Inside the cabin is very well laid out with the 7-inch touchscreen well placed just above the center stack and climate controls.  There isn’t an available built-in navigation system, but there is still a great deal of tech including Bluetooth of course along with the aforementioned (optional) satellite radio, and Apple CarPlay and Android Auto smartphone integration.

Overall the cabin isn’t large but is far from confining. It’s actually quite comfortable.  The cargo space was also surprising; there is a lot especially with the rear seats folded down. And with the design of the rear tailgate there seems to be no issues with trying to shove a larger load into that spacious rear-end.

I was somewhat afraid that on the road the drive would be less than good; I questioned the 1.6 under the hood; 122 horses doesn’t sound like a lot (that’s actually down from 125 in 2018).  But as it turns out it actually powers the 2672 curb weight car just fine on the road.  No, it won’t give you a ‘kick’ in the seat (pun intended) but seems more than adequate for everyday driving.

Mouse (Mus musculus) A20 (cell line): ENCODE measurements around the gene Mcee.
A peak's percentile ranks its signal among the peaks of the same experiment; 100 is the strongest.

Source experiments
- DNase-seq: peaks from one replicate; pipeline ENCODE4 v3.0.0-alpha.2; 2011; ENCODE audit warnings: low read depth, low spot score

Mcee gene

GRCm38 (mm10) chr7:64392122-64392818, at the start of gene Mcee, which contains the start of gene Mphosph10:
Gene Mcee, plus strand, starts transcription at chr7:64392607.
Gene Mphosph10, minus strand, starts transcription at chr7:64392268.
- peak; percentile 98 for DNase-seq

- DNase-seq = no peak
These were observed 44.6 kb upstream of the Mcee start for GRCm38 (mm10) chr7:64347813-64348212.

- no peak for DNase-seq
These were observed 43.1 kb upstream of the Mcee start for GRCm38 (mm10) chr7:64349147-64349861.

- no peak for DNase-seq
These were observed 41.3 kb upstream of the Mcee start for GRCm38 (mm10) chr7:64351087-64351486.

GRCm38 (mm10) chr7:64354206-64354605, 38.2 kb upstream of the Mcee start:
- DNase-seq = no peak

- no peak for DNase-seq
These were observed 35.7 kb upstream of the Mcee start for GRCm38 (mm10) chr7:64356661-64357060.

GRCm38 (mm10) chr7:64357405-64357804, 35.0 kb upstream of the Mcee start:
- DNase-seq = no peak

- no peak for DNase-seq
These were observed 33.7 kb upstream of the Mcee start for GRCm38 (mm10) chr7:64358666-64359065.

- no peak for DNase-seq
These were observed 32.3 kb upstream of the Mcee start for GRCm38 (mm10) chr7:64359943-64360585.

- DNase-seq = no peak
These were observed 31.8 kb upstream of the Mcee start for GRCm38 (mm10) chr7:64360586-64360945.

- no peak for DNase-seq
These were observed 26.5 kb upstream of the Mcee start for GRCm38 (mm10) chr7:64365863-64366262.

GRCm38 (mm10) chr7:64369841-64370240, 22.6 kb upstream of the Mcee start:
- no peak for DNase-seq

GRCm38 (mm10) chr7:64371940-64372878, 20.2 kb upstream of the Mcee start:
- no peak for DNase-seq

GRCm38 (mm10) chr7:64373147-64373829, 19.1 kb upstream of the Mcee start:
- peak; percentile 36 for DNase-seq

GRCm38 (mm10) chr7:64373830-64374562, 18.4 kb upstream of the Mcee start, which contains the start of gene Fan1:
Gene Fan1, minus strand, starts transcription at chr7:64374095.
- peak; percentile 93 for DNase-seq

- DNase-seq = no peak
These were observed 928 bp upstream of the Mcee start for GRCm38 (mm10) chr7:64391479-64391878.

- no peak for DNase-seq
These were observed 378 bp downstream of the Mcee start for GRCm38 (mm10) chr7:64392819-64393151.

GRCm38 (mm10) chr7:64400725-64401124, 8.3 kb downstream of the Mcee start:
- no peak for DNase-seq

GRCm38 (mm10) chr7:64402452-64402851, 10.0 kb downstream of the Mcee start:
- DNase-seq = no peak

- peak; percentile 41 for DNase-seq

Now for that price. What impressed me the most was the value the Kicks seems to have.  The base model, which seems nicely loaded starts at $17,990. My top of the line, fully loaded SR has an MSRP of $23,725.  This puts it below some of its competitors and made me like the Kicks even more.  Nissan may have what some consider better offerings (the Rogue Sport comes to mind) but with this price point the Kicks is a very good deal.

One final note: Despite the fact that it’s designed for city driving, the Kicks seems like it would work just fine in the good old suburbia, and on a long road trip. So there, take that you Nissan marketers. Despite your ads aimed at the younger generation, those of us who hate skinny lattes, beard oil, still live in the suburbs, and are eligible for AARP membership can like what it is you’re trying to sell. #TakeThat

The 2019 Nissan Kicks SR
MSRP: $20,870
MSRP (as tested): $23,725